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March 8, 2017

Scott Peck #IAmScience

Scott Peck #IAmScience

Scott Peck, a biochemistry professor at Bond LSC. | photo by Morgan McOlash, Bond LSC By Mary Jane Rogers | Bond LSC “#IAmScience because I want to discover. I want to ‘see’ – by understanding – things that others haven’t ‘seen’ before.” Every day we make decisions based off on what we encounter in the environment. Plants…

Feb. 22, 2017

Debbie Allen #IAmScience

Debbie Allen #IAmScience

Debbie Allen, the Coordinator of Graduate Initatives at Bond LSC. | photo by Morgan McOlash, Bond LSC By Mary Jane Rogers | Bond LSC “#IAmScience because during their journey all graduate students deserve expertise, care and advocacy from graduate coordinators.” As Coordinator of Graduate Life Science Initiatives, Debbie Allen facilitates several activities supporting graduate recruitment, training,…

Feb. 15, 2017

Pork without the Pig

Pork without the Pig

This screenshot of a supplemental video included in Genovese’s study shows cultured pork cells contracting in response to a neurotransmitter. | photo courtesy of the Nicholas Genovese What if you could have pork without the pig? Nicholas Genovese’s cultured meat could provide a more environmentally friendly meat By Eleanor C. Hasenbeck | MU Bond Life…

Feb. 15, 2017

Arianna Soldati #IAmScience

Arianna Soldati #IAmScience

Arianna Soldati, a Ph.D candidate in volcanology at Bond LSC. | photo by Morgan McOlash, Bond LSC By Mary Jane Rogers | Bond LSC “#IAmScience because through my research, I can expand the bubble of human knowledge and I think that’s a pretty amazing thing. We don’t have a volcano, so we make our own.” Imagine…

Feb. 7, 2017

Growing a more nourishing future

Growing a more nourishing future

Nga Nguyen hopes to apply her research to increase nutrient contents in crop plants By Eleanor C. Hasenbeck | Bond LSC Nga Nguyen, a doctoral candidate in MU’s Division of Plant Sciences, observes samples of a model plant species, Arabidopsis thaliana, in the Mendoza-Cózatl lab at Bond Life Sciences Center on Feb. 7, 2017. |…

Oct. 9, 2014

The only thing you need to read about Ebola today: An expert Q&A

The only thing you need to read about Ebola today: An expert Q&A

Jingyou Yu, a graduate student, does cell surface staining in Shan-Lu Liu’s virology lab. The staining illuminates cell marker expressions in experiments that deduce how viruses spread once they are contracted. | Paige Blankenbuehler News headlines seem to feverishly spread as if they were a pandemic of the brain. Ebola hemorrhagic fever has been the most…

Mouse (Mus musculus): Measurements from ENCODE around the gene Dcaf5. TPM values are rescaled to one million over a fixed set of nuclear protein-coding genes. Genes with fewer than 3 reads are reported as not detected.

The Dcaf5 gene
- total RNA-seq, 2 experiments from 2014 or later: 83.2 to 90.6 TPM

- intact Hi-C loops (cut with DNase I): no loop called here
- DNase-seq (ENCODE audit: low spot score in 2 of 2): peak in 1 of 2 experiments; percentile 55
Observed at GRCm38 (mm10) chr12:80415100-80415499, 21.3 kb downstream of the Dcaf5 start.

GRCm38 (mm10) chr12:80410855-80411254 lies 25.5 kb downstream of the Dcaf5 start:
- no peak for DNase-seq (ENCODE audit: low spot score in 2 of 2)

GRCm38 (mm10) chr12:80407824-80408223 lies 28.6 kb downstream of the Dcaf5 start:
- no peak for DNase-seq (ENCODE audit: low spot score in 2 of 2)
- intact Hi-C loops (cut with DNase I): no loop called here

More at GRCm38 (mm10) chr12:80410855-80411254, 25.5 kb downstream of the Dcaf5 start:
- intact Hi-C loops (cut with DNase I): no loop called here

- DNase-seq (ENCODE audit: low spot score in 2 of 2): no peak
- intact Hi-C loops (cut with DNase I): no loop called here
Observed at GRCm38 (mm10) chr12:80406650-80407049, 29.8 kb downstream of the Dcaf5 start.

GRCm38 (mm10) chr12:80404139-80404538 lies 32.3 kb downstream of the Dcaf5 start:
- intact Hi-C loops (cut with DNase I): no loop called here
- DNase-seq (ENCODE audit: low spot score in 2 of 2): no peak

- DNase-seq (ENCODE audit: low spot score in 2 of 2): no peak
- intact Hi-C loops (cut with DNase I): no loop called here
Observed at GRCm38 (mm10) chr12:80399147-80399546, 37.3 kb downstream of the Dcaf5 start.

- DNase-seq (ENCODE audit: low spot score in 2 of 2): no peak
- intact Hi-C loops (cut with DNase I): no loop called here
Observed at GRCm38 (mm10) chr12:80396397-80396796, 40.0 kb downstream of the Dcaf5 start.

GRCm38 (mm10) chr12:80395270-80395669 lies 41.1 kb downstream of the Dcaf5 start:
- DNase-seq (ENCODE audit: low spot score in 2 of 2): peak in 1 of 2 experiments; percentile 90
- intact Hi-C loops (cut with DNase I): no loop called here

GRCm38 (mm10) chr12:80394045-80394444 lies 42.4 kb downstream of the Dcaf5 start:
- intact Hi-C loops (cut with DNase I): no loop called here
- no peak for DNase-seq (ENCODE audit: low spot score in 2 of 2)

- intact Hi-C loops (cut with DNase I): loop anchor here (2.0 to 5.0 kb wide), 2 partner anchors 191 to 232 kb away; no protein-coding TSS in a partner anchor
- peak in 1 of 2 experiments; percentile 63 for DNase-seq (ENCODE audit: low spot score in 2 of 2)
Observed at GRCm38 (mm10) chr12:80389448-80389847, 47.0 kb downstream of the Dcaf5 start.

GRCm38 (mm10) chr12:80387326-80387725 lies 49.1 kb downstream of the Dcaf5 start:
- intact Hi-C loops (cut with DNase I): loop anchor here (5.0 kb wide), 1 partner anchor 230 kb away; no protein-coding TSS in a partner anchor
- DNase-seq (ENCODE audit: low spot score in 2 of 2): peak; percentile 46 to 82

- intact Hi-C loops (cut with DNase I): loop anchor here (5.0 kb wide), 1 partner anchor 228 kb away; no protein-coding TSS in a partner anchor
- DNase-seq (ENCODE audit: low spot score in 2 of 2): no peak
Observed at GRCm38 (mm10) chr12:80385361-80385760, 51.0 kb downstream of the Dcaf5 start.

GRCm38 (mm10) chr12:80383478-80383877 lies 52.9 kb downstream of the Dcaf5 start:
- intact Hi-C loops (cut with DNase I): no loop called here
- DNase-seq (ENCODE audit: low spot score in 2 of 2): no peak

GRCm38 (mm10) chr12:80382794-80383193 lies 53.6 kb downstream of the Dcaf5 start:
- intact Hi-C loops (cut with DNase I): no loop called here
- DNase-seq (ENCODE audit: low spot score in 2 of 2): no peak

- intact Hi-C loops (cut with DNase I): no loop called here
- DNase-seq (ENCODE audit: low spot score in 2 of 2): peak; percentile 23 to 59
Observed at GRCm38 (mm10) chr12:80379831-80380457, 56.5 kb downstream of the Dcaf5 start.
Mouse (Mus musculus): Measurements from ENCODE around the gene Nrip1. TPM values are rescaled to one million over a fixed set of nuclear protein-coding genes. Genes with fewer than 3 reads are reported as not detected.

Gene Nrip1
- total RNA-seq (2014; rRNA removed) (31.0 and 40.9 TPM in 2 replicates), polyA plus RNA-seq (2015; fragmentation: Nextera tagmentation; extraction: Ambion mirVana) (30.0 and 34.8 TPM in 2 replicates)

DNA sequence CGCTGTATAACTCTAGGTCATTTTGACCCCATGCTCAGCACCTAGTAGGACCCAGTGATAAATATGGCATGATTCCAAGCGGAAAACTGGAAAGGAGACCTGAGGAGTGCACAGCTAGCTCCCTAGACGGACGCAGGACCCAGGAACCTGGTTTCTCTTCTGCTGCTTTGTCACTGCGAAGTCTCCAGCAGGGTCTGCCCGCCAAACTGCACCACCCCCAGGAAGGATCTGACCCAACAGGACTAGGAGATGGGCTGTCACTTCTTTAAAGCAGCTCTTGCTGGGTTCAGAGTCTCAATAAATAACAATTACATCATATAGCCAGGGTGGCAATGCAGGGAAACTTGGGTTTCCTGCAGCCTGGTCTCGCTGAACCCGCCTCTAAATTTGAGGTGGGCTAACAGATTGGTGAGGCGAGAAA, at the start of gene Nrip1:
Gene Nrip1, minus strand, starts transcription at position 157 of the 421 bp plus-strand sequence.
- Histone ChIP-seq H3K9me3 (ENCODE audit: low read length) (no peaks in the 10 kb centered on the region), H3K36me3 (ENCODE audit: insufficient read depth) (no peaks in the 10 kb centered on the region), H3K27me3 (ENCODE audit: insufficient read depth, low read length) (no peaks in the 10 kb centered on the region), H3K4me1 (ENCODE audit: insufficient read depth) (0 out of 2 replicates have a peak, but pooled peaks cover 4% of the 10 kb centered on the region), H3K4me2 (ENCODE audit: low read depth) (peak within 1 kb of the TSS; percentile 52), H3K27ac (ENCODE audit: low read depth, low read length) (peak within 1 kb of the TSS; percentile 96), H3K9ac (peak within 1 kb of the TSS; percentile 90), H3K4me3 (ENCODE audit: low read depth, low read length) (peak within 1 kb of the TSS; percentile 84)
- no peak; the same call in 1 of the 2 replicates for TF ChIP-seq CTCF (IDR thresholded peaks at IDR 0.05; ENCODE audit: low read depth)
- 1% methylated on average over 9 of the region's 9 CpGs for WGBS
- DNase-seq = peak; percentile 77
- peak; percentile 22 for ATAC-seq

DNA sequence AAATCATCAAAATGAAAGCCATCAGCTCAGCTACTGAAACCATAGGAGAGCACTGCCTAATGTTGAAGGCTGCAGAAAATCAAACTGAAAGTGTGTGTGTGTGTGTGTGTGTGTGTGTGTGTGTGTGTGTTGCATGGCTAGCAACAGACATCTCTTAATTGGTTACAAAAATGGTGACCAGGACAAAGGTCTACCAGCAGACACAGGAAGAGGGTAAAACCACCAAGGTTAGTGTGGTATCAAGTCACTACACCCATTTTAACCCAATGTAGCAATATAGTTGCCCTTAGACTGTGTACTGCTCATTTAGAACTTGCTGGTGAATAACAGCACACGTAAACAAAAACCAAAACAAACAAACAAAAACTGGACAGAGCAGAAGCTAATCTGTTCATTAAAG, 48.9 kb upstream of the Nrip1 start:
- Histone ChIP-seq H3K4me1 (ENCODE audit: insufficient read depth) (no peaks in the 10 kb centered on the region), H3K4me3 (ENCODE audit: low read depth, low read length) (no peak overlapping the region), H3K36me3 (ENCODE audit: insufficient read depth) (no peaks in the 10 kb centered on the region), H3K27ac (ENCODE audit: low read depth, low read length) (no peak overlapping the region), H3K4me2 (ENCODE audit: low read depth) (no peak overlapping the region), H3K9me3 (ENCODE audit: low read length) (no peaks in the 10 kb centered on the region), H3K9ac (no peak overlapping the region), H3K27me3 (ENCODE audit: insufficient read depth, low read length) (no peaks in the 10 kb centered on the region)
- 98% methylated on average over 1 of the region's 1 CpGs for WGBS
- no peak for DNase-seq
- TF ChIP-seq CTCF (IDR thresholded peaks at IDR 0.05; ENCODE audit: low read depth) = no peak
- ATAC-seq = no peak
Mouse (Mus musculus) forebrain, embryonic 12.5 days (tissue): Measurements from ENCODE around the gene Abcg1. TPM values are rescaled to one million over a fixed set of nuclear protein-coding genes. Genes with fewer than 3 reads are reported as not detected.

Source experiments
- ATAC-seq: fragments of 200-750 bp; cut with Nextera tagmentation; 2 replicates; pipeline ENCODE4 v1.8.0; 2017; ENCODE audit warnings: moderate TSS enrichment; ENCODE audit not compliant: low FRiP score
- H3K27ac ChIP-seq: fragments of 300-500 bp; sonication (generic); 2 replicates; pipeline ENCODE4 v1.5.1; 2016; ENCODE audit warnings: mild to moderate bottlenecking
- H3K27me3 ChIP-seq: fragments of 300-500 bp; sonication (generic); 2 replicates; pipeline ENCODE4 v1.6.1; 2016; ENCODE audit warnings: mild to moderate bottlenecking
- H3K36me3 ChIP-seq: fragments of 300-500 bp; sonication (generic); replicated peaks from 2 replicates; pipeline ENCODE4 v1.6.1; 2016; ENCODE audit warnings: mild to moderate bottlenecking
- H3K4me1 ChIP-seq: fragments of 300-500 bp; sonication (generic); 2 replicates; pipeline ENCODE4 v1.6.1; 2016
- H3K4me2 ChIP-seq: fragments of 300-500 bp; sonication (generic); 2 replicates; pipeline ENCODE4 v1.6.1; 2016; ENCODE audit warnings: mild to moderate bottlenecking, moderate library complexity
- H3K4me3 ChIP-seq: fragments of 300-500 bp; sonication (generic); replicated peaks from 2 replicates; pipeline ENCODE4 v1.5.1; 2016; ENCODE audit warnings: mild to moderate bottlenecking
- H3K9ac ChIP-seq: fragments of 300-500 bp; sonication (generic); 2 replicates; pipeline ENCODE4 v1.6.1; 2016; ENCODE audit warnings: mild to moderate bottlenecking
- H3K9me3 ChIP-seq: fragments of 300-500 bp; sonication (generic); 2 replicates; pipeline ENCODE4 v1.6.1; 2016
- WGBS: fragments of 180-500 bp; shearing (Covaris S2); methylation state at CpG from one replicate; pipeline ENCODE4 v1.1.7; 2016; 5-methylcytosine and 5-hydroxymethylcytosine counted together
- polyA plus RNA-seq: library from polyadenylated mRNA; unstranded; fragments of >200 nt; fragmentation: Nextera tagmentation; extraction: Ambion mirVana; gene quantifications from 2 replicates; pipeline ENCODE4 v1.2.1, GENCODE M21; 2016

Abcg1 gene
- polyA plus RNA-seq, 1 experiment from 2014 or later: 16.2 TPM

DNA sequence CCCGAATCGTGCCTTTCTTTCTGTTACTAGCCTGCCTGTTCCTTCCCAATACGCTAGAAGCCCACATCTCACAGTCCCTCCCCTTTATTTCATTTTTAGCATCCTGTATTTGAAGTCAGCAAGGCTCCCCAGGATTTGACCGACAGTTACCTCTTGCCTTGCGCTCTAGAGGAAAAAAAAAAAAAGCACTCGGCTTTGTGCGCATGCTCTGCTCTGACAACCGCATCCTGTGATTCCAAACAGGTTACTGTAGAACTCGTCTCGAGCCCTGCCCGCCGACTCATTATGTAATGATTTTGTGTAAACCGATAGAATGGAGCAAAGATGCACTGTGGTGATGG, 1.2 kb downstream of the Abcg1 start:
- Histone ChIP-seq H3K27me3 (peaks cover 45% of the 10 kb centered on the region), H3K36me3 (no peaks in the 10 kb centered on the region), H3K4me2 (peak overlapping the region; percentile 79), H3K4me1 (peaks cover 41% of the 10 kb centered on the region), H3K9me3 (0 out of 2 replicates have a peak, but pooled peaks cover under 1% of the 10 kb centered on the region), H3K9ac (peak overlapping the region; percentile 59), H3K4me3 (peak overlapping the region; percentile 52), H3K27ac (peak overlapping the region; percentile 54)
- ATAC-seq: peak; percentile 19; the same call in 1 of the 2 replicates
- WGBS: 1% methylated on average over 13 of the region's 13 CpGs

July 14, 2014

At the Bond LSC, the wall wears the plants

At the Bond LSC, the wall wears the plants

The unusual red color of the Lobelias leaves make them stand out among 200 other species that thrive in the 20-foot plant wall at the Bond Life Sciences Center | Paige Blankenbuehler Story by Madison Knapp | Bond Life Sciences summer intern A hidden treasure on the University of Missouri’s campus is a living and…

April 25, 2014

Frogs help researchers find genetic mechanism for mildew susceptibility in grapevine

Frogs help researchers find genetic mechanism for mildew susceptibility in grapevine

Powdery mildew on a cabernet sauvignon grapevine leaf. | USDA Grape genetics publications and research A princess kisses a frog and it turns into a prince, but when a scientist uses a frog to find out more information about a grapevine disease, it turns into the perfect tool narrowing in on the cause of crop…

March 25, 2014

Choi honored for distinguished dissertation

Choi honored for distinguished dissertation

Jeongmin Choi (left), Gary Stacey (center) and postdoc Kiwamu Tanaka recently discovered the first plant receptor for extracellular ATP. Choi received the 2014 Distinguished Dissertation Award for her part in this work. A former Bond LSC graduate student is being recognized for a dissertation that stands out from the crowd. Jeongmin Choi received the 2014 Distinguished…

March 21, 2014

MU researchers find key gene in spinal locomotion, yield insight on paralysis

MU researchers find key gene in spinal locomotion, yield insight on paralysis

Samuel Waters and graduate researcher Desiré Buckley review stages of embryonic development. — BLANKENBUEHLER The difference between walking and being paralyzed could be as simple as turning a light switch on and off, a culmination of years of research shows. Recently, University of Missouri Assistant Professor of biology Samuel T. Waters isolated a coding gene…